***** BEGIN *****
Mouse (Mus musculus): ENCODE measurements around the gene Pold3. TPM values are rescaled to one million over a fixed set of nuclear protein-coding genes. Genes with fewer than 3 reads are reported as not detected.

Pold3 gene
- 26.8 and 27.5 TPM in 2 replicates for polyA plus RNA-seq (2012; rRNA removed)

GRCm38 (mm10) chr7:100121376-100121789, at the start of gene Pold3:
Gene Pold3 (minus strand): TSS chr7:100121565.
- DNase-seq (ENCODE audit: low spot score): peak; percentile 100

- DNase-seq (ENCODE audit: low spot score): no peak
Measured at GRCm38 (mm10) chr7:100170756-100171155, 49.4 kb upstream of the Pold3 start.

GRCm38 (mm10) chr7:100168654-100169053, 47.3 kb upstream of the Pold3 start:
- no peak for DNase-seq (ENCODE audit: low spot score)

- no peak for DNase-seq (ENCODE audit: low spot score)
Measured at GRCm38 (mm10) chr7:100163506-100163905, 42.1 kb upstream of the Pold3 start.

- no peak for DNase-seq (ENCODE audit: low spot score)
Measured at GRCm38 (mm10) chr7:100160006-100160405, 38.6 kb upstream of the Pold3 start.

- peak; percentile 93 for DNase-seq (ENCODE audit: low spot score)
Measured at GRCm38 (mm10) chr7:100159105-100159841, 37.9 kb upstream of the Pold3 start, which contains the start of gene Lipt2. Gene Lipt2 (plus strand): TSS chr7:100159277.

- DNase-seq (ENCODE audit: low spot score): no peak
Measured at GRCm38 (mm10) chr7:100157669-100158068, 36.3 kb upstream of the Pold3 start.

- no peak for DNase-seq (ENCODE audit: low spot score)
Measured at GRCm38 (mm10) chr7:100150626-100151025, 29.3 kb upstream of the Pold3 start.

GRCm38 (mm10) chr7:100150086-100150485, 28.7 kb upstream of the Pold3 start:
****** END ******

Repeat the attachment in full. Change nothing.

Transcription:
Mouse (Mus musculus): ENCODE measurements around the gene Pold3. TPM values are rescaled to one million over a fixed set of nuclear protein-coding genes. Genes with fewer than 3 reads are reported as not detected.

Pold3 gene
- 26.8 and 27.5 TPM in 2 replicates for polyA plus RNA-seq (2012; rRNA removed)

GRCm38 (mm10) chr7:100121376-100121789, at the start of gene Pold3:
Gene Pold3 (minus strand): TSS chr7:100121565.
- DNase-seq (ENCODE audit: low spot score): peak; percentile 100

- DNase-seq (ENCODE audit: low spot score): no peak
Measured at GRCm38 (mm10) chr7:100170756-100171155, 49.4 kb upstream of the Pold3 start.

GRCm38 (mm10) chr7:100168654-100169053, 47.3 kb upstream of the Pold3 start:
- no peak for DNase-seq (ENCODE audit: low spot score)

- no peak for DNase-seq (ENCODE audit: low spot score)
Measured at GRCm38 (mm10) chr7:100163506-100163905, 42.1 kb upstream of the Pold3 start.

- no peak for DNase-seq (ENCODE audit: low spot score)
Measured at GRCm38 (mm10) chr7:100160006-100160405, 38.6 kb upstream of the Pold3 start.

- peak; percentile 93 for DNase-seq (ENCODE audit: low spot score)
Measured at GRCm38 (mm10) chr7:100159105-100159841, 37.9 kb upstream of the Pold3 start, which contains the start of gene Lipt2. Gene Lipt2 (plus strand): TSS chr7:100159277.

- DNase-seq (ENCODE audit: low spot score): no peak
Measured at GRCm38 (mm10) chr7:100157669-100158068, 36.3 kb upstream of the Pold3 start.

- no peak for DNase-seq (ENCODE audit: low spot score)
Measured at GRCm38 (mm10) chr7:100150626-100151025, 29.3 kb upstream of the Pold3 start.

GRCm38 (mm10) chr7:100150086-100150485, 28.7 kb upstream of the Pold3 start: